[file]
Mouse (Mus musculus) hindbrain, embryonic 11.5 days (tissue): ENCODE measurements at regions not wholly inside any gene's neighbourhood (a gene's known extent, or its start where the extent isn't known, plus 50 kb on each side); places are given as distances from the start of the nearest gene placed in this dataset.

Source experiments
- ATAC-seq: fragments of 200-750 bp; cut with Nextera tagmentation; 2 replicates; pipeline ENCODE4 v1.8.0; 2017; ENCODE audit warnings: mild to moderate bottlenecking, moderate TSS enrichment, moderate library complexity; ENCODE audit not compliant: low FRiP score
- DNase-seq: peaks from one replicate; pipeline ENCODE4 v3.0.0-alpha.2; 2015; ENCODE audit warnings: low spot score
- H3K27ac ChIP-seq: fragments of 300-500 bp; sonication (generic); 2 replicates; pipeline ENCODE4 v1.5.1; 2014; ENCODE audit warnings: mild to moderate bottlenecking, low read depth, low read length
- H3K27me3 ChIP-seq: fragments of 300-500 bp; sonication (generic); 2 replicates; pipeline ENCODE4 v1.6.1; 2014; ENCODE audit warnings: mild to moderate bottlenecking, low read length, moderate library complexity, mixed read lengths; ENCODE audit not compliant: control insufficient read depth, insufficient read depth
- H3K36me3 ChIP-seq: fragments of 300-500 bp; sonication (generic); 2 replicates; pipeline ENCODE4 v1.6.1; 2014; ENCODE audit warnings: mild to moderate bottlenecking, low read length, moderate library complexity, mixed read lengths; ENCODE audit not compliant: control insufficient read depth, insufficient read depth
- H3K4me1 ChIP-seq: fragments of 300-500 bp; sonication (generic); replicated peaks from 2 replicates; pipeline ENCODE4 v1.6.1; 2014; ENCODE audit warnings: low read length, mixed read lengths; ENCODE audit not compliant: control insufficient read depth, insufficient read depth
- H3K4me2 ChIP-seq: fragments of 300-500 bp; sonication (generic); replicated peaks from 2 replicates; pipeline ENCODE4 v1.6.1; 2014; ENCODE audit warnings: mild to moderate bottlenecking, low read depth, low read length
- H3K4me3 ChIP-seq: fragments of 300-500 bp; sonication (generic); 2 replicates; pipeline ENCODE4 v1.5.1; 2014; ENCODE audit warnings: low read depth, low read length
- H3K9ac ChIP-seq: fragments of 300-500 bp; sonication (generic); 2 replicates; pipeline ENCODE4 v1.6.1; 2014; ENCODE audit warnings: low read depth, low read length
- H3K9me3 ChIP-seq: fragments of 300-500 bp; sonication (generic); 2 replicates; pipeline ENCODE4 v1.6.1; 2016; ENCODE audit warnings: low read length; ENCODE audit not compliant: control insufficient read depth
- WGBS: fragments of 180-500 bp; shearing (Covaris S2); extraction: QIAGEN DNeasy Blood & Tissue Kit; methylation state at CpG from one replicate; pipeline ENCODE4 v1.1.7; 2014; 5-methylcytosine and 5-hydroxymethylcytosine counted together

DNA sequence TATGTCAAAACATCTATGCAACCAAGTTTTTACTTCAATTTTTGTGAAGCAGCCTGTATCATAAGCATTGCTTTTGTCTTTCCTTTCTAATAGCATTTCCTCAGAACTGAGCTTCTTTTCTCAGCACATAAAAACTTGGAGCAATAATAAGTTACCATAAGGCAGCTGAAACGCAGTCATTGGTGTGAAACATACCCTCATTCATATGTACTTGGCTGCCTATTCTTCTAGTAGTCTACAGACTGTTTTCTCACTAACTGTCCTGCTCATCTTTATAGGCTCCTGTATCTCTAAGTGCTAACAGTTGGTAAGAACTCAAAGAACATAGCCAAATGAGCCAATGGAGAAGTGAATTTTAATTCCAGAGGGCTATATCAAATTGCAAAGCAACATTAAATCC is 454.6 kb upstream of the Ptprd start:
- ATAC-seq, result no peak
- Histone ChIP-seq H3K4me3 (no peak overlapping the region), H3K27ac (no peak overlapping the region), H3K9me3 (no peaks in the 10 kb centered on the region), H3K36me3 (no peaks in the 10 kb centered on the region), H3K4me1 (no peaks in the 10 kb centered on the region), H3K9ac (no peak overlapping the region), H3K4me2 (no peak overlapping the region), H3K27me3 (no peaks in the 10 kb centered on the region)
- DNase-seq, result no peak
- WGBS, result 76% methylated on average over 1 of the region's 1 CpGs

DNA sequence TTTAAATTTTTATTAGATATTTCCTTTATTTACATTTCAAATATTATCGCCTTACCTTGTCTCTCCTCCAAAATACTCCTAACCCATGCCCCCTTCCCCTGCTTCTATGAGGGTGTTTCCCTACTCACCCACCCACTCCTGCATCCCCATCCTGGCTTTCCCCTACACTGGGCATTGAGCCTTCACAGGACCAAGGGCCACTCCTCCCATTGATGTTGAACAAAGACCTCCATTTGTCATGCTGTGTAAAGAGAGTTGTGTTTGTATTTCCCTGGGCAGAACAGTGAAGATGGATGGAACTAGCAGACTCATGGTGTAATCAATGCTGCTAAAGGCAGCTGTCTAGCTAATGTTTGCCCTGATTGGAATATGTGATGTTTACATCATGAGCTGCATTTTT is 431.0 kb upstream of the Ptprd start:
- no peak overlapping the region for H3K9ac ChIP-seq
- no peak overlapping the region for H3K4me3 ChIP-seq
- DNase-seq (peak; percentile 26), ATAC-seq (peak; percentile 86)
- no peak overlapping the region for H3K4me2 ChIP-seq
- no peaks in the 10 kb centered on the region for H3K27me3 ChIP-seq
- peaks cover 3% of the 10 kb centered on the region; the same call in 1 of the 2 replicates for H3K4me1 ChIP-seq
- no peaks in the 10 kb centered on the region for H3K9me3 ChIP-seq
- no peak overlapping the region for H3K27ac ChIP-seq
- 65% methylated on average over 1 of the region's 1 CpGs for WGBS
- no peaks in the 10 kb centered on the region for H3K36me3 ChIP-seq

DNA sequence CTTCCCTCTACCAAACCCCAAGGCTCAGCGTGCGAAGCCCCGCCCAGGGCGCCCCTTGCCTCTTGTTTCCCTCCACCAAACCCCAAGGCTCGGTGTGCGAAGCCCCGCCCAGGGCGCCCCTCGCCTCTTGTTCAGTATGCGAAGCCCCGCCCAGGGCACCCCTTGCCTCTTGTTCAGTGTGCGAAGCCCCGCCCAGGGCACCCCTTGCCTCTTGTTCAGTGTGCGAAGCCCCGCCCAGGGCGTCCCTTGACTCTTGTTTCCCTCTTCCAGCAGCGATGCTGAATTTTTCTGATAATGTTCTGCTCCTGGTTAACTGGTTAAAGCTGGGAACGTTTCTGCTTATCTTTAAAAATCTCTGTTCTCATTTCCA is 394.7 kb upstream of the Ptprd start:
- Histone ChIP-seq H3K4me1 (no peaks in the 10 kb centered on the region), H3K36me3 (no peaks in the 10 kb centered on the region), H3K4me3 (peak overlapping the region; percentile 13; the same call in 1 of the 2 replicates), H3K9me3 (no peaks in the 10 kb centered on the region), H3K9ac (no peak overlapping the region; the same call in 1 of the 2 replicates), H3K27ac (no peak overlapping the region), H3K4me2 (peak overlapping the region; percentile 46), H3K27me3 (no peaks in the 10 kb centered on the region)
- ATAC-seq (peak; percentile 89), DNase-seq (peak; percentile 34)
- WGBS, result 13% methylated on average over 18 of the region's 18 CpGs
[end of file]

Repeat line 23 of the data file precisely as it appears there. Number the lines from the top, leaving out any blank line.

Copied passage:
- no peak overlapping the region for H3K4me2 ChIP-seq